If you’ve ever stayed in a relationship too long or stuck with a project that was going nowhere, you’re not alone. Humans are generally reluctant to give up on something they’ve already committed time and effort to. It’s called the ‘sunk costs’ phenomenon, where the more resources we sink into an endeavor, the likelier we are to continue — even if we sense it’s futile. A new study shows that both capuchin monkeys and rhesus macaques are susceptible to the same behavior and that it occurs more often when the monkeys are uncertain about the outcome.
In the study, 26 capuchin monkeys and 7 rhesus macaques got to play a simple video game where they operated a joystick, and they needed to move a cursor onto a moving target and keep it there while the target kept moving. If they were successful, they heard a “whoop” sound that indicated success and got a treat. If their cursor lost contact with the moving target, they didn’t get a reward and a new round began. After being trained, the experiment tested them on rounds of either 1, 3 or 7 seconds. Monkeys have really quick reaction times on these games, so one second to them is actually a long time. Most rounds lasted only 1 second. So if you didn’t get a reward after that, it was actually better to quit and start a new round. That would likely get you a treat sooner than if you had kept going.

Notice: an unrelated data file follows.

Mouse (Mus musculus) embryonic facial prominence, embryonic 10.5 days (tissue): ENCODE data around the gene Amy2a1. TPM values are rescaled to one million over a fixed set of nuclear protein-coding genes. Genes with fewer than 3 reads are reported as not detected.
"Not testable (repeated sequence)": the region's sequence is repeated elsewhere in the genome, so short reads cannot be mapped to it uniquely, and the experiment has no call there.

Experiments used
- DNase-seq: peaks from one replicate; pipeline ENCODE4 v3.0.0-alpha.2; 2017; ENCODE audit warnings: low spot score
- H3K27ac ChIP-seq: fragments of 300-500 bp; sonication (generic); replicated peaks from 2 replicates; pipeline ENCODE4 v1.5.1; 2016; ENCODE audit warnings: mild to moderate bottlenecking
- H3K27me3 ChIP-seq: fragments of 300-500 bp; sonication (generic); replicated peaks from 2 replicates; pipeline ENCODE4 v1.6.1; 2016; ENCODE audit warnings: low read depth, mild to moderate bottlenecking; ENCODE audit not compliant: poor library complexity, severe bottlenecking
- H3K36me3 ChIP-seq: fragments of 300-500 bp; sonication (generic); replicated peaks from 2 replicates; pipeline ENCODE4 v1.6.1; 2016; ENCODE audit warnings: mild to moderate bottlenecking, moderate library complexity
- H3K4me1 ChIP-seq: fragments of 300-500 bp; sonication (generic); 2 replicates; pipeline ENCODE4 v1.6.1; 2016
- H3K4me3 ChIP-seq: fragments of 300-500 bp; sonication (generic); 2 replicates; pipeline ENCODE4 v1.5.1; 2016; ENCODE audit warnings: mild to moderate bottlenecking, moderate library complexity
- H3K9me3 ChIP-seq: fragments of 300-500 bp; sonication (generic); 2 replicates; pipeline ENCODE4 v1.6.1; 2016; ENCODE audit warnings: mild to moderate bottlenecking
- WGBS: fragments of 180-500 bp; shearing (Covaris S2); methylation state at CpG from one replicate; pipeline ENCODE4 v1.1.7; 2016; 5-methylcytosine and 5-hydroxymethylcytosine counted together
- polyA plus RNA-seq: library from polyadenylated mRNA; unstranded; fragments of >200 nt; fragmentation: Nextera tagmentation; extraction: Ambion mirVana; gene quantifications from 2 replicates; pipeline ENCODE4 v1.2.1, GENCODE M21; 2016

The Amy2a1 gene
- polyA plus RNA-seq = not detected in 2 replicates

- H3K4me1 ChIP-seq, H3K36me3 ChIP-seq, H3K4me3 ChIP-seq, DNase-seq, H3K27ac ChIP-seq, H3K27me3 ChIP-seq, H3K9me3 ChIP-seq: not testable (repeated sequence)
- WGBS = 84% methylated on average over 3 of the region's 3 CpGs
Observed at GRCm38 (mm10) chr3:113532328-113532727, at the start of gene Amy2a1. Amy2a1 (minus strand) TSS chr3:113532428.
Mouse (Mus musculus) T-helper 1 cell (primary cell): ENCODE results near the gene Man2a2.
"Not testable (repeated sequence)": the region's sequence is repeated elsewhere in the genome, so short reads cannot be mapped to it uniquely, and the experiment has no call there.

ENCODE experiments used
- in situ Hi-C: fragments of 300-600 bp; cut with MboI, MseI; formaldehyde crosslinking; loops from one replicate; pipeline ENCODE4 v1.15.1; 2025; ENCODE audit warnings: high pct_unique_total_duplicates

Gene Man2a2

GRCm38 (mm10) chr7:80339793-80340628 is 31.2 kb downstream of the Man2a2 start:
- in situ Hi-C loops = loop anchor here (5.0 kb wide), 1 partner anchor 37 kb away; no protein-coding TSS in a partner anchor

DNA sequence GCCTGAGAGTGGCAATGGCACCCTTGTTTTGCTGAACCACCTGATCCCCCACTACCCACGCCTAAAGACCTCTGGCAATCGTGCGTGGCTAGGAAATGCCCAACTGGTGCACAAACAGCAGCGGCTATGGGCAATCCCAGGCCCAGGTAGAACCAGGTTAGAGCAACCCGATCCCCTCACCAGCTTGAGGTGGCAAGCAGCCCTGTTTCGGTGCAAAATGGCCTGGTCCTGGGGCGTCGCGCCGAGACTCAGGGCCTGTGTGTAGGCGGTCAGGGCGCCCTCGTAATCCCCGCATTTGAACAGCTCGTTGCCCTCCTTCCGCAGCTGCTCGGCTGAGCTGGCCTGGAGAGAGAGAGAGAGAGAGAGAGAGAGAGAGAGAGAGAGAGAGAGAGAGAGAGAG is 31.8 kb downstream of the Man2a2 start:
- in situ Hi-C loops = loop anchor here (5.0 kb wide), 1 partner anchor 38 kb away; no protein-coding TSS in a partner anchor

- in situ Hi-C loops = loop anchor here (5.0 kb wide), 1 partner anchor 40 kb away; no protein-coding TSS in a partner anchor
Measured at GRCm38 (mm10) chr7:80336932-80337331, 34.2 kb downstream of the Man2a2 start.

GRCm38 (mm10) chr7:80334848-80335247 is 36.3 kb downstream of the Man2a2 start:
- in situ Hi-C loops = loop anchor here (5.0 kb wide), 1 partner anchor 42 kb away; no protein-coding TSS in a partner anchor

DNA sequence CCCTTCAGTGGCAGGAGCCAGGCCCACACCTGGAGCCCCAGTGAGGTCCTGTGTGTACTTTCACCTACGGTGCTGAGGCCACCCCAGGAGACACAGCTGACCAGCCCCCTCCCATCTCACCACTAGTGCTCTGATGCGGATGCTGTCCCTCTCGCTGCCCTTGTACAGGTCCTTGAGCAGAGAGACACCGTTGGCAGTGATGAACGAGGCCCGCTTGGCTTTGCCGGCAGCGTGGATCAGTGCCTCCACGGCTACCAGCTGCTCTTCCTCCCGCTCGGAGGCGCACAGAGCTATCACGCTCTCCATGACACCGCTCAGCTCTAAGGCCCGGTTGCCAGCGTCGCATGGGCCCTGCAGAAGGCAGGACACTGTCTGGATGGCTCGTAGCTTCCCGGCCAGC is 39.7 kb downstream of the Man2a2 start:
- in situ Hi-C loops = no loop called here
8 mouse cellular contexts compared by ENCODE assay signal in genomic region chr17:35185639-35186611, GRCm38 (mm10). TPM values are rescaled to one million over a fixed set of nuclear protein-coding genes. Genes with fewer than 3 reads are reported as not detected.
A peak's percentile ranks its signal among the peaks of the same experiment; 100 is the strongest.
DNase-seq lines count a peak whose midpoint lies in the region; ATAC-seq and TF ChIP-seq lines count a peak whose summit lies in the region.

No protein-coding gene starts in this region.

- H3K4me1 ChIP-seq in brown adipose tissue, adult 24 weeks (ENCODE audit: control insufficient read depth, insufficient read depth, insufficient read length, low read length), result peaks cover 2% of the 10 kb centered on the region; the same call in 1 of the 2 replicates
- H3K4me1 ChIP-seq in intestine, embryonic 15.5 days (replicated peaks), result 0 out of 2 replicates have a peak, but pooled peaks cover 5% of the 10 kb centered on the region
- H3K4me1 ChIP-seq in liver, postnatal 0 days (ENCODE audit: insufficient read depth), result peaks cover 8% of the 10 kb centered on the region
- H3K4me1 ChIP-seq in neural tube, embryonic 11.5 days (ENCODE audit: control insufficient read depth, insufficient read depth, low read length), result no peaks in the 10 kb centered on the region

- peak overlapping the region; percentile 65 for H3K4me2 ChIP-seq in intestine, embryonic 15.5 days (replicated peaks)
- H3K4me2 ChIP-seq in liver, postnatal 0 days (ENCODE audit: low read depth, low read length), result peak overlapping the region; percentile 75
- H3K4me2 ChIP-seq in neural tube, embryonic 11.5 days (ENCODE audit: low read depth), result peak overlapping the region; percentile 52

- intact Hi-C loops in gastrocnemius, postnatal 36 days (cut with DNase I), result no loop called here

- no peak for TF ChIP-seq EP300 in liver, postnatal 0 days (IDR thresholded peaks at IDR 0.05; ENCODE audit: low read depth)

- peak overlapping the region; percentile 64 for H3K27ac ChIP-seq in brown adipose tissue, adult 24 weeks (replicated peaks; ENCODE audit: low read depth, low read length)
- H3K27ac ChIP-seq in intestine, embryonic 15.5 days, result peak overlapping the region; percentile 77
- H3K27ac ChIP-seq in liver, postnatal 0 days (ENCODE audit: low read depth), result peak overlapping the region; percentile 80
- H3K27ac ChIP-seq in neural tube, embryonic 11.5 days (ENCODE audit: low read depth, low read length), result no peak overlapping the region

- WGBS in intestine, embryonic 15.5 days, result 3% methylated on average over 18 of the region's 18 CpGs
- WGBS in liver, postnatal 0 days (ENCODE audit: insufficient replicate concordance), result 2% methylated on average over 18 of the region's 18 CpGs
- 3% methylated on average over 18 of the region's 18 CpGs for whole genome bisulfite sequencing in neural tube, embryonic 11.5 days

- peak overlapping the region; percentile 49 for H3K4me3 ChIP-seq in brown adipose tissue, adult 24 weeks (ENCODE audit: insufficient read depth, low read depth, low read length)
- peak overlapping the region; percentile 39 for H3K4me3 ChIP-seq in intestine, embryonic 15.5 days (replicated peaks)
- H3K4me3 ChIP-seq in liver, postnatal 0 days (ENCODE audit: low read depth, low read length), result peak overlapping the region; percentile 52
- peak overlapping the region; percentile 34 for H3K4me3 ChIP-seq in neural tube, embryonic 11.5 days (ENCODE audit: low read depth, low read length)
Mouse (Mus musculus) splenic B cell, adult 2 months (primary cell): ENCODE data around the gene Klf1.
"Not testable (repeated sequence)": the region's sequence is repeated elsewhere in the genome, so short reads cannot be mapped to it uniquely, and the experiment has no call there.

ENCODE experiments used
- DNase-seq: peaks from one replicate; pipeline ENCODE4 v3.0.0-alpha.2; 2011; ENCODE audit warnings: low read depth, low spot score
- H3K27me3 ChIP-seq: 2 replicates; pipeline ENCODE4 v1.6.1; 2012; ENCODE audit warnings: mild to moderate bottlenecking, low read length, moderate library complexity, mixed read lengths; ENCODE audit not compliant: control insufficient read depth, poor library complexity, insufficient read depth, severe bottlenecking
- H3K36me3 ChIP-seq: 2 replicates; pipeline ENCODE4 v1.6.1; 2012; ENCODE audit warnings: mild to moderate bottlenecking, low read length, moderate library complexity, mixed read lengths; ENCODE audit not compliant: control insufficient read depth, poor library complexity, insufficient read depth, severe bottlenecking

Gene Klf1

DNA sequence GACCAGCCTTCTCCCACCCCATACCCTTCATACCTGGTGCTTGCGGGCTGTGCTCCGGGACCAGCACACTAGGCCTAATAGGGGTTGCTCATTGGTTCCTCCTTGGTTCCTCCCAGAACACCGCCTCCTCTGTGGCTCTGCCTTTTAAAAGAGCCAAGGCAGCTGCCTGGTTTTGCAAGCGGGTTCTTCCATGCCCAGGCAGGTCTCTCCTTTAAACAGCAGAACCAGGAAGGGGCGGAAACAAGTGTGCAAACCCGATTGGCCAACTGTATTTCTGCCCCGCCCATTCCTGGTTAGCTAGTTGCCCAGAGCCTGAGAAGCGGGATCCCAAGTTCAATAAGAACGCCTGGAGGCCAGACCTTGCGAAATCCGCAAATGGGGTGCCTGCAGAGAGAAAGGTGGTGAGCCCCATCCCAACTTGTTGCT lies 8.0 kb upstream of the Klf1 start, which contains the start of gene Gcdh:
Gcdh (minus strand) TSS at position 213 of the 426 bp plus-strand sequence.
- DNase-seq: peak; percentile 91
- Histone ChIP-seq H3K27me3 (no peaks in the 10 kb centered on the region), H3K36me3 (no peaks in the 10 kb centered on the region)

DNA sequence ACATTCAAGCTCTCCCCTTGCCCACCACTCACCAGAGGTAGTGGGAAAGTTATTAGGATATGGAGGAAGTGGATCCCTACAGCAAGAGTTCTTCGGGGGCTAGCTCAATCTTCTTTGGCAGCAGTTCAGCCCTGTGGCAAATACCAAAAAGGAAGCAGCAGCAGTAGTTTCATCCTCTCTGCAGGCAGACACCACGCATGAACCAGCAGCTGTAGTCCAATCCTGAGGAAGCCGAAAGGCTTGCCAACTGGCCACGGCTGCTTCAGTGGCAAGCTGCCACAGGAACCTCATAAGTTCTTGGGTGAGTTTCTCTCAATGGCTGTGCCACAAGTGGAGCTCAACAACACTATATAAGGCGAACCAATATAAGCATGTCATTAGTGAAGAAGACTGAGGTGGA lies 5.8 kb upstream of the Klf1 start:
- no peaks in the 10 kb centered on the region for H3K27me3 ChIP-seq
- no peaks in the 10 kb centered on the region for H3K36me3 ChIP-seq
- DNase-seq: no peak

Study findings overview
The researchers found that both species of monkeys showed sunk cost effects. They persisted 5 to 7 times longer than was optimal and the longer they had already tried, the more likely they were to complete the entire task. Uncertainty played a large part, because when the monkeys got a signal that additional work was required, they were less susceptible to sunk cost behavior, though they still did demonstrate it.
So why do monkeys (and humans) keep on keepin’ on, long after it looks fruitless?
The researchers say the results suggests that this behavior is likely driven by evolution and deeply embedded across species.
“The epitome of the sunk cost is I’ve invested so much in this, I’m just going to keep going. And there may be benefits to this. Sometimes, you need to have patience. That helps when you’re foraging for food, hunting prey, waiting for eggs to hatch, seeking a mate, or building a nest or enclosure.”
-Professor Sarah F. Brosnan
Journal Reference: Julia Watzek, Sarah F. Brosnan. Capuchin and rhesus monkeys show sunk cost effects in a psychomotor task. Scientific Reports, 2020; 10 (1) DOI: 10.1038/s41598-020-77301-w